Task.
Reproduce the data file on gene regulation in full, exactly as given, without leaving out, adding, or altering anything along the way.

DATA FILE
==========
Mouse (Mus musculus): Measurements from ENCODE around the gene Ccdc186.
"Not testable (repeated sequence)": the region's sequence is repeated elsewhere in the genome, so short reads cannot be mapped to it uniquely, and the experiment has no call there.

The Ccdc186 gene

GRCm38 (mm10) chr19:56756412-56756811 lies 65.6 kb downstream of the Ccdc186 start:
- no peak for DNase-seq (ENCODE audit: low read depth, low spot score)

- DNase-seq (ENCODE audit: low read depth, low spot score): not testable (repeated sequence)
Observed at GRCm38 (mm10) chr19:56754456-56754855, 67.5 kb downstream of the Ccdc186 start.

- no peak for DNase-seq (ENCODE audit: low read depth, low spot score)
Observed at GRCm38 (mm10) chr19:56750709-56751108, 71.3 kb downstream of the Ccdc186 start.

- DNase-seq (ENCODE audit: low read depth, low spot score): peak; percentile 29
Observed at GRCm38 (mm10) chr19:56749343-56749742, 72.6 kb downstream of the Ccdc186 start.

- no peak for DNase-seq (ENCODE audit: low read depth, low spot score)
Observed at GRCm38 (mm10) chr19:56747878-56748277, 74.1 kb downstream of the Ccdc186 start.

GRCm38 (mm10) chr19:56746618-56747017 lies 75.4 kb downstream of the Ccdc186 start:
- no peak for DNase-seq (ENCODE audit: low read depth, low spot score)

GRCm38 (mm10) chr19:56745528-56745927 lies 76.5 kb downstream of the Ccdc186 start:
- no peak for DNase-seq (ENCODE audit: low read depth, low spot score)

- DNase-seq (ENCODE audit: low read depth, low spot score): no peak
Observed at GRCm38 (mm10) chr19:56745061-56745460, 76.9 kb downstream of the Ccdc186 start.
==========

Mouse (Mus musculus): Measurements from ENCODE around the gene Ccdc186.
"Not testable (repeated sequence)": the region's sequence is repeated elsewhere in the genome, so short reads cannot be mapped to it uniquely, and the experiment has no call there.

The Ccdc186 gene

GRCm38 (mm10) chr19:56756412-56756811 lies 65.6 kb downstream of the Ccdc186 start:
- no peak for DNase-seq (ENCODE audit: low read depth, low spot score)

- DNase-seq (ENCODE audit: low read depth, low spot score): not testable (repeated sequence)
Observed at GRCm38 (mm10) chr19:56754456-56754855, 67.5 kb downstream of the Ccdc186 start.

- no peak for DNase-seq (ENCODE audit: low read depth, low spot score)
Observed at GRCm38 (mm10) chr19:56750709-56751108, 71.3 kb downstream of the Ccdc186 start.

- DNase-seq (ENCODE audit: low read depth, low spot score): peak; percentile 29
Observed at GRCm38 (mm10) chr19:56749343-56749742, 72.6 kb downstream of the Ccdc186 start.

- no peak for DNase-seq (ENCODE audit: low read depth, low spot score)
Observed at GRCm38 (mm10) chr19:56747878-56748277, 74.1 kb downstream of the Ccdc186 start.

GRCm38 (mm10) chr19:56746618-56747017 lies 75.4 kb downstream of the Ccdc186 start:
- no peak for DNase-seq (ENCODE audit: low read depth, low spot score)

GRCm38 (mm10) chr19:56745528-56745927 lies 76.5 kb downstream of the Ccdc186 start:
- no peak for DNase-seq (ENCODE audit: low read depth, low spot score)

- DNase-seq (ENCODE audit: low read depth, low spot score): no peak
Observed at GRCm38 (mm10) chr19:56745061-56745460, 76.9 kb downstream of the Ccdc186 start.